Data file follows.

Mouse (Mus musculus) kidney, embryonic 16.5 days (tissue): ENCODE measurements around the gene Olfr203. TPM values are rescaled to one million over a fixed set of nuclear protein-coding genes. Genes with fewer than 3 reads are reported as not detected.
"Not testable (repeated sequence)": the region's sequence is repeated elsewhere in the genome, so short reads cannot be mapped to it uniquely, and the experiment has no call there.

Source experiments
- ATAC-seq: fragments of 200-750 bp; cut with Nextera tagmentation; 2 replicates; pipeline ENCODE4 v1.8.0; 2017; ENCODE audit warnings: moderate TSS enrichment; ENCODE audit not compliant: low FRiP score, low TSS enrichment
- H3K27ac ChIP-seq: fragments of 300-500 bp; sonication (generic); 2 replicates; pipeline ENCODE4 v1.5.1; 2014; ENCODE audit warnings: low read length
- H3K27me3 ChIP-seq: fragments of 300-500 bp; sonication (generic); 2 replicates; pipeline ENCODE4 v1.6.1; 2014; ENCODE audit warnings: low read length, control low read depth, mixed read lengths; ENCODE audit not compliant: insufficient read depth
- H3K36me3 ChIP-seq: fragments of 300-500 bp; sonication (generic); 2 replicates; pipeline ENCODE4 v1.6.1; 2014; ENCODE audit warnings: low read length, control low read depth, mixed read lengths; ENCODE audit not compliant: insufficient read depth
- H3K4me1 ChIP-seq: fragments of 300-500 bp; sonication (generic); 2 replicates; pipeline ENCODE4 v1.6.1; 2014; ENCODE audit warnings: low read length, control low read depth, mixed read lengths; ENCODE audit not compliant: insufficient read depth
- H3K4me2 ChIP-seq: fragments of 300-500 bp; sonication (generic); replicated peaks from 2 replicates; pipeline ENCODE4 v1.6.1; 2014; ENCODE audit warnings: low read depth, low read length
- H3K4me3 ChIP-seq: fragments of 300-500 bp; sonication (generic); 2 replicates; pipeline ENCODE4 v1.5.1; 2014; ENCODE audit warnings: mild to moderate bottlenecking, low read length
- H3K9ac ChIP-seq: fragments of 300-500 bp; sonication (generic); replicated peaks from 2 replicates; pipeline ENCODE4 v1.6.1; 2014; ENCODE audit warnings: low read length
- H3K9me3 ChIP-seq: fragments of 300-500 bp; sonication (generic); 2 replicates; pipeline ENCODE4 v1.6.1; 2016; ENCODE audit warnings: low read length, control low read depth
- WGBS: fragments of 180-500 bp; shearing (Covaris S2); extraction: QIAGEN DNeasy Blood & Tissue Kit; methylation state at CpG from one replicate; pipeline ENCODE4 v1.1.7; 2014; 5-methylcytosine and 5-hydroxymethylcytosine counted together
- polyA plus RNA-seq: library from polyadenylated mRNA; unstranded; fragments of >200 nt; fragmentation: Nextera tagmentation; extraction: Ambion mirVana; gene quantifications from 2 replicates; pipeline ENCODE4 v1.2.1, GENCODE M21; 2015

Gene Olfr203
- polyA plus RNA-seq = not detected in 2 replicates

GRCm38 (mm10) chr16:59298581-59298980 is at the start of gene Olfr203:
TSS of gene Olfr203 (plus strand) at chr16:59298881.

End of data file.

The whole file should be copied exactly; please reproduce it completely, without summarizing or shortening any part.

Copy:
Mouse (Mus musculus) kidney, embryonic 16.5 days (tissue): ENCODE measurements around the gene Olfr203. TPM values are rescaled to one million over a fixed set of nuclear protein-coding genes. Genes with fewer than 3 reads are reported as not detected.
"Not testable (repeated sequence)": the region's sequence is repeated elsewhere in the genome, so short reads cannot be mapped to it uniquely, and the experiment has no call there.

Source experiments
- ATAC-seq: fragments of 200-750 bp; cut with Nextera tagmentation; 2 replicates; pipeline ENCODE4 v1.8.0; 2017; ENCODE audit warnings: moderate TSS enrichment; ENCODE audit not compliant: low FRiP score, low TSS enrichment
- H3K27ac ChIP-seq: fragments of 300-500 bp; sonication (generic); 2 replicates; pipeline ENCODE4 v1.5.1; 2014; ENCODE audit warnings: low read length
- H3K27me3 ChIP-seq: fragments of 300-500 bp; sonication (generic); 2 replicates; pipeline ENCODE4 v1.6.1; 2014; ENCODE audit warnings: low read length, control low read depth, mixed read lengths; ENCODE audit not compliant: insufficient read depth
- H3K36me3 ChIP-seq: fragments of 300-500 bp; sonication (generic); 2 replicates; pipeline ENCODE4 v1.6.1; 2014; ENCODE audit warnings: low read length, control low read depth, mixed read lengths; ENCODE audit not compliant: insufficient read depth
- H3K4me1 ChIP-seq: fragments of 300-500 bp; sonication (generic); 2 replicates; pipeline ENCODE4 v1.6.1; 2014; ENCODE audit warnings: low read length, control low read depth, mixed read lengths; ENCODE audit not compliant: insufficient read depth
- H3K4me2 ChIP-seq: fragments of 300-500 bp; sonication (generic); replicated peaks from 2 replicates; pipeline ENCODE4 v1.6.1; 2014; ENCODE audit warnings: low read depth, low read length
- H3K4me3 ChIP-seq: fragments of 300-500 bp; sonication (generic); 2 replicates; pipeline ENCODE4 v1.5.1; 2014; ENCODE audit warnings: mild to moderate bottlenecking, low read length
- H3K9ac ChIP-seq: fragments of 300-500 bp; sonication (generic); replicated peaks from 2 replicates; pipeline ENCODE4 v1.6.1; 2014; ENCODE audit warnings: low read length
- H3K9me3 ChIP-seq: fragments of 300-500 bp; sonication (generic); 2 replicates; pipeline ENCODE4 v1.6.1; 2016; ENCODE audit warnings: low read length, control low read depth
- WGBS: fragments of 180-500 bp; shearing (Covaris S2); extraction: QIAGEN DNeasy Blood & Tissue Kit; methylation state at CpG from one replicate; pipeline ENCODE4 v1.1.7; 2014; 5-methylcytosine and 5-hydroxymethylcytosine counted together
- polyA plus RNA-seq: library from polyadenylated mRNA; unstranded; fragments of >200 nt; fragmentation: Nextera tagmentation; extraction: Ambion mirVana; gene quantifications from 2 replicates; pipeline ENCODE4 v1.2.1, GENCODE M21; 2015

Gene Olfr203
- polyA plus RNA-seq = not detected in 2 replicates

GRCm38 (mm10) chr16:59298581-59298980 is at the start of gene Olfr203:
TSS of gene Olfr203 (plus strand) at chr16:59298881.